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An Intro to Saddle Mules
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An Intro to Saddle Mules

Generally when you’re purchasing a new mount it’s wise to start with the foundation and characteristics of the animal. The outside beauty of a horse isn’t going to get you through rocky trails or over that upcoming double oxer.

Whether you are an eventer or someone who just rides in the backyard, there are generally specific ideal characteristics you would like your horse to have. For one, conformation is important. You want to choose an equine that is able to physically keep up with your riding demands. Proper conformation and body type go hand in hand. If you’re only 5ft tall a giant 18h draft cross may not be the best choice, even if it is beautifully built. With the wide range of horse breeds and crosses available, it isn’t difficult to find one that is suitable for your riding needs and your own body type.

Secondly, most people want a mount that is emotionally a good match. Though we all have our personal preferences, majority of folks can agree that a horse with a pleasant, willing attitude is a must.  One that is amicable, quick to learn, and generally enjoys humans can make all the difference. I’m sure we’ve all experienced that one horse that just lacks personality and seems to not enjoy working with us. Even if the horse is wonderfully trained, it does take away from an overall fun ride.

Lastly, many riders want something that is pretty to look at. This ties back in with body type as listed above. If you can find a horse that is sane, easily trained, calm, and loves people, then a beautiful coat color or build is just icing on the cake.

Now, imagine a mount with:

  • hybrid vigor
  • incredible common sense
  • extreme surefootedness
  • general pleasant temperament
  • innate love for people
  • competitive jumping ability
  • high intelligence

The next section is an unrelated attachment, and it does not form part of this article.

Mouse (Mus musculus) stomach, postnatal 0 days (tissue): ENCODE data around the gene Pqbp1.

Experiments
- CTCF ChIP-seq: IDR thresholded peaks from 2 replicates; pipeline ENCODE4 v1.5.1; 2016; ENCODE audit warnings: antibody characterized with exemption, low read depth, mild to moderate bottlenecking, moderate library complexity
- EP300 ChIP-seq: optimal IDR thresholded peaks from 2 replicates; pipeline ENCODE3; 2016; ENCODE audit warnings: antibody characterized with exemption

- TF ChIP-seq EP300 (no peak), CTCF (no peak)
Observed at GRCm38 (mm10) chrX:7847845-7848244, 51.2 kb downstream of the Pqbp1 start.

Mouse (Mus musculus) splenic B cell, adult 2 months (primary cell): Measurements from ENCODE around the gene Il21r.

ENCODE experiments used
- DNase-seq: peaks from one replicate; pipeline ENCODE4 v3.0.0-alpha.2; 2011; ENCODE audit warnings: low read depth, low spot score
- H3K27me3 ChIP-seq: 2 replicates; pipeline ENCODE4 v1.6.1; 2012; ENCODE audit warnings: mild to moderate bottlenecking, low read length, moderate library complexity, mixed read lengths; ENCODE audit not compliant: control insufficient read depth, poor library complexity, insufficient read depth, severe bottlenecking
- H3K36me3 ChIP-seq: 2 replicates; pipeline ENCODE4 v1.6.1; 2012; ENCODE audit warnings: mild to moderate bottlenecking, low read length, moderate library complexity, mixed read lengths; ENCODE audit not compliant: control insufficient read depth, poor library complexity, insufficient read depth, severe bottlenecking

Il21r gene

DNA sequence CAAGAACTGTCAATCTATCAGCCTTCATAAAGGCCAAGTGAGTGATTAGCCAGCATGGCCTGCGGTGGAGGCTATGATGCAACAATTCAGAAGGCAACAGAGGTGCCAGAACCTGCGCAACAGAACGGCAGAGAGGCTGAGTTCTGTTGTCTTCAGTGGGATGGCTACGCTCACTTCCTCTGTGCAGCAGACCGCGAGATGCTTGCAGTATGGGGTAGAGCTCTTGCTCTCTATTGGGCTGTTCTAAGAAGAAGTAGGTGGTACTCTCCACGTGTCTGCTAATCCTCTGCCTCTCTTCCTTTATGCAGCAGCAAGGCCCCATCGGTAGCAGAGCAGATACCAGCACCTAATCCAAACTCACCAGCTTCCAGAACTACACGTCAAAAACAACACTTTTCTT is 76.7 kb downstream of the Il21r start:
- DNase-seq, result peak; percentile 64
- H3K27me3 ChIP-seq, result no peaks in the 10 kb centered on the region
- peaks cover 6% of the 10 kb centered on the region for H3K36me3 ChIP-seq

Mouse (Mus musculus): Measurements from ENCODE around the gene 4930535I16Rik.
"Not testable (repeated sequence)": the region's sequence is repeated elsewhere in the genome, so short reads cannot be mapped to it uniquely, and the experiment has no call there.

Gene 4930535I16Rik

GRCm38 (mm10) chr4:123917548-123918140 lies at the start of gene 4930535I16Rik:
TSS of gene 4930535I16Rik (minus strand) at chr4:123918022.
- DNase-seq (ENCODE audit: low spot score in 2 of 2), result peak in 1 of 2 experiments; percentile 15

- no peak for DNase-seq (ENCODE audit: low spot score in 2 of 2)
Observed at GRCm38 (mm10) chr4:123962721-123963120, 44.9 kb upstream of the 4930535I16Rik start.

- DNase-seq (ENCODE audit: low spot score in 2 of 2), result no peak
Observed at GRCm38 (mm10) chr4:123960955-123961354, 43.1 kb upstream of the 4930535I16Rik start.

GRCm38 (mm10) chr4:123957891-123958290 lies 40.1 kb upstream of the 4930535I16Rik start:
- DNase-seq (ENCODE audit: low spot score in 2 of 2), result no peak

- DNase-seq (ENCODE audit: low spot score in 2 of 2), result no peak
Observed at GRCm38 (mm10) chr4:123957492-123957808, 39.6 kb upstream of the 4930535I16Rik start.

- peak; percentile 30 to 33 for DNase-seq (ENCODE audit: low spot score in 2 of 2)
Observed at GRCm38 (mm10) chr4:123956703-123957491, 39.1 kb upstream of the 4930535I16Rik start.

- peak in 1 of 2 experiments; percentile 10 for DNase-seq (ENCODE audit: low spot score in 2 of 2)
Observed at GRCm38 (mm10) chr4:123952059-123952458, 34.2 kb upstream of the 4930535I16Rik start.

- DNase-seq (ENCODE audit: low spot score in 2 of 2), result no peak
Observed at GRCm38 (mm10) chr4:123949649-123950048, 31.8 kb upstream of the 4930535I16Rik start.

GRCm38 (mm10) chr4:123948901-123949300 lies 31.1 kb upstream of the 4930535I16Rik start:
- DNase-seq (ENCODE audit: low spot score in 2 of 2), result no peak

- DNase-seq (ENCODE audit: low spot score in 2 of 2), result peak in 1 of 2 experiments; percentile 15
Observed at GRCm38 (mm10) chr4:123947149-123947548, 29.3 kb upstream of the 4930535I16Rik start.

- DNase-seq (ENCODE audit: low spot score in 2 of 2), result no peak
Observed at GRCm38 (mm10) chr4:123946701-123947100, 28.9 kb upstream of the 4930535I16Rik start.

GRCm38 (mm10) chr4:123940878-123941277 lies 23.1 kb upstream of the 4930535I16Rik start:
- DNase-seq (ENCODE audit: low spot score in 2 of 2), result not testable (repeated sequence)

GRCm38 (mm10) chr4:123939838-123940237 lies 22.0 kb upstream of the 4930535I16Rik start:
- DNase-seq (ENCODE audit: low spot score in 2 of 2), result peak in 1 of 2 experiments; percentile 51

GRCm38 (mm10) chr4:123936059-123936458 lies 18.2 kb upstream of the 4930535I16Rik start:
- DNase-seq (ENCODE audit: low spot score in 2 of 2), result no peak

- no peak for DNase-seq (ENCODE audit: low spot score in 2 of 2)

• multitude of different body types and coat colors

Sounds pretty good, huh? As you can tell by the title of this blog post, I'm talking about mules! Mules have long been dismissed as awkward (even ugly!), stubborn, and even aggressive animals that were for farm work rather than riding. Much has changed since that time. Saddle mules are coming back into the spotlight as equal, if not superior, to their horse relatives.

I personally have quite a bit of knowledge of mules and love to shed light on how amazing they are to people who may not be aware. I also have published an article in Trail Blazer Magazine about saddles mules and their advantages over horses.

If you're interested in hearing more about these sweet long-ears, vote this post up and leave a comment!

More about mule, mules, hybrid, riding, trails

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  1. autumnap
    autumnap
    Voted! What an interesting post. I don't think we have riding mules in the UK, certainly not commonly. They certainly sound like a great alternative to horses although at 5'10" I think I might be a bit too tall for one! Please do check out my articles and vote if you like them. x
    Log in to reply.
    1. shumes
      shumes
      You might be surprised! There are draft size mules upwards of 19 hands and I've seen some beautiful, tall Thoroughbred and Warmblood types. Thanks for the kind words!
      Log in to reply.
  2. Rene Wright
    Rene Wright
    Voted. While I was growing up, mules were used mainly for one thing, pulling. Though we did manage to get one Molly in and I rode her as a "Derby Winner" in a local parade we had during Mother's day. She was so much fun, though lacked the enthusiasm I would have liked to have seen in her.
    Log in to reply.
    1. shumes
      shumes
      Thank you Rene! It's a shame she didn't have much enthusiasm. I'm met a few mules who come off as less than enthusiastic but it was actually due to them focusing so much on the work they were doing. They are definitely hardworking animals.
      Log in to reply.

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